Greetings Earthlings! 🙂
This week I’d like to briefly expand on something that I touched on in my previous post about skin sensitivity, -the importance of clothing and autism.
No, I’m not going to talk about fashion, but function!
For many autists, it can be quite difficult to pick out clothes. A stray fiber, an itchy label or a prickly seam can unleash a storm of sensory discomfort. Gene mutations cause the nerves in our skin to be extra sensitive to certain stimuli. This coupled with hyperactivity in the cortex and the amygdala (both regions involved in sensory processing) don’t make for the happiest of bedfellows.
But what if the clothes that irritate us could in fact be used to manage autistic symptoms?
Clothes are now being designed and adapted to cater for the different needs of autists. Companies are now producing seamless socks and underwear, looser fitting clothes made from softer materials, and most interestingly, weighted and compression clothing.
Based on the research of the great Temple Grandin and her hugging machine, both weighted and compression clothing provide calming, deep pressure stimulation much like a soothing hug. The pressure switches off the sympathetic nervous system (fight or flight) to the parasympathetic nervous system (rest and digest), promoting the release of “feel good” neurotransmitters. Based on this, it’s thought that autists are better able to cope with sensory issues, hyperactivity, motor skills and sleeplessness when wearing sensory clothing.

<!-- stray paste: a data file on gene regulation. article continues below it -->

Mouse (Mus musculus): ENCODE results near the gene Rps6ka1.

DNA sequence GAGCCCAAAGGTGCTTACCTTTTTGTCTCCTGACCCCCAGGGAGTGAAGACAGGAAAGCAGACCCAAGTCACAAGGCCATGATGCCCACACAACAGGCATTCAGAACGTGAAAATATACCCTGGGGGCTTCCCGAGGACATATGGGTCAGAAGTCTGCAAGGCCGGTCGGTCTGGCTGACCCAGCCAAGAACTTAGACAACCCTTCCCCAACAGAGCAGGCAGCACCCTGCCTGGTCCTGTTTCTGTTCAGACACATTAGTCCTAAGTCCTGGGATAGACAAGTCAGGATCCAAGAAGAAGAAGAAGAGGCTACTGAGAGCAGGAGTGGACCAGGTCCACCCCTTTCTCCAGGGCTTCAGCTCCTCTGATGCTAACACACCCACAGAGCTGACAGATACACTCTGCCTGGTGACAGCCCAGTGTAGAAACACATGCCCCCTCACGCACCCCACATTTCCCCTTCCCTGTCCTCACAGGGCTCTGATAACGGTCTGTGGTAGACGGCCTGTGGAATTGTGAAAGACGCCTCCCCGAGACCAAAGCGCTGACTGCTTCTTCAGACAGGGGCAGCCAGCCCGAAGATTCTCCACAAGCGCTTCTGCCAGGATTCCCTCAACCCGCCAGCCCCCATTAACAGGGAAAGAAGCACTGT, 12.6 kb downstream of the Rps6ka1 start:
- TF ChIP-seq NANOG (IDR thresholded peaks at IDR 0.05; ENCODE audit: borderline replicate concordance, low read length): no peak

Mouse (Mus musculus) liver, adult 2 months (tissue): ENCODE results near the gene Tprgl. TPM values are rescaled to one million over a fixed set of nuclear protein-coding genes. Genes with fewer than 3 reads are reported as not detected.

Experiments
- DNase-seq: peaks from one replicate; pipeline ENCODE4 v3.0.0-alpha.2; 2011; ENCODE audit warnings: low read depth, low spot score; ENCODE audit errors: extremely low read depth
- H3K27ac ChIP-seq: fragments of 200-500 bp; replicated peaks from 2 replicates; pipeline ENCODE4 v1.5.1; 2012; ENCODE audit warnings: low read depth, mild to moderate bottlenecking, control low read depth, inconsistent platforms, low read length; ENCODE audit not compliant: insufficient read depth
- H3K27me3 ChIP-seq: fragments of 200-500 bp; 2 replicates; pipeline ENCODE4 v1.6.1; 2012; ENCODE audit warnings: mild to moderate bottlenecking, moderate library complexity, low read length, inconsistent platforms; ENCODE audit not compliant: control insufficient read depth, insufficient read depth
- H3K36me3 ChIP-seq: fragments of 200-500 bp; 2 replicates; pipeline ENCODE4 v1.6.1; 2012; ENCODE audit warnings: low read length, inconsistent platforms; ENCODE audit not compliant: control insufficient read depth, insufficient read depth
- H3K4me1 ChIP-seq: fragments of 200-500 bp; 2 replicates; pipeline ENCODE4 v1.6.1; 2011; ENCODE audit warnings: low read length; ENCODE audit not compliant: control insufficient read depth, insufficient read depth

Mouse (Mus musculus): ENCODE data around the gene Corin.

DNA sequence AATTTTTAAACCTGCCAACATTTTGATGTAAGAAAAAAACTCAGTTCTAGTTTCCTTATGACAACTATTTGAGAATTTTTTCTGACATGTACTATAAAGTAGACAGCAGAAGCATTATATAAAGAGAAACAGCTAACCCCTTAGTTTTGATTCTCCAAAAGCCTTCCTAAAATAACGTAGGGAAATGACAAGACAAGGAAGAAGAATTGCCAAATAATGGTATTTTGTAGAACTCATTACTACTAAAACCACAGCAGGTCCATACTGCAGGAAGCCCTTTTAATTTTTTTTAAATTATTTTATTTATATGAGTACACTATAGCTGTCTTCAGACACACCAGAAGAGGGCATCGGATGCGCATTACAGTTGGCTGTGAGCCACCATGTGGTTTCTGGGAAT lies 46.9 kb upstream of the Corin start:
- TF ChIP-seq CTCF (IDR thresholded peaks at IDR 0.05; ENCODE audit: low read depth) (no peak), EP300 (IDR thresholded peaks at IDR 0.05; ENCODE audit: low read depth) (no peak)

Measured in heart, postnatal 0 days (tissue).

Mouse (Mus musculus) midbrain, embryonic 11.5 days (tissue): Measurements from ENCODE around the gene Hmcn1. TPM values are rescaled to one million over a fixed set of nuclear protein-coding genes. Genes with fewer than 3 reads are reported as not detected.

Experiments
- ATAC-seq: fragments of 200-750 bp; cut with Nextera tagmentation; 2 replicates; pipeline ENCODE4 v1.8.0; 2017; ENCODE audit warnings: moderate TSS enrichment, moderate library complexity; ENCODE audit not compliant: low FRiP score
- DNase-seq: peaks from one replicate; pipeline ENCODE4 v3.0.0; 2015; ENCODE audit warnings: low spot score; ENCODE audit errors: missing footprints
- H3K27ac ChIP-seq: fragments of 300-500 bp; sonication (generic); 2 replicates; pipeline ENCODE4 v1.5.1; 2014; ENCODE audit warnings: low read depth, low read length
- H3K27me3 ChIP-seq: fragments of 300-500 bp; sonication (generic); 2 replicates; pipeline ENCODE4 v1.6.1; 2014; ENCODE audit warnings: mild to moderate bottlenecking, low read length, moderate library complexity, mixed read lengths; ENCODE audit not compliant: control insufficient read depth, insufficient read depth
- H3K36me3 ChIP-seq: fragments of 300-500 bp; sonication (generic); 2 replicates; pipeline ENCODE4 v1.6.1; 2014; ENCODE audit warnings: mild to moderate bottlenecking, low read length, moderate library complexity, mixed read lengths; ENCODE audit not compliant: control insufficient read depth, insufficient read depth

It’s a really interesting premise- there’s even been an inflatable sensory scarf produced that’s designed to provide soothing pressure in addition to emitting calming aromas! Check it out:
In reality however, the results are mixed. Scientific studies indicate that weighted and inflatable vests do not appear to be effective and are not clinically recommended, yet the personal testimonials of families across the globe beg to differ. One testimonial claimed that a child’s meltdowns went from 12 a day to having none in 3 years!
Either way, nothing ventured nothing gained, so if you think that sensory wear may be of benefit to you or a loved one with autism, why not give it a shot? 🙂
With the variety of sensory wear available, you’ll at the very least look fabulous! 😉
Enjoy the weekend everyone! 😀
You look fabulous, darling!
I can imagine that some kinds of tight clothing give you a sense of comfort and others just feel restrictive. For me, the range of movement matters a lot.
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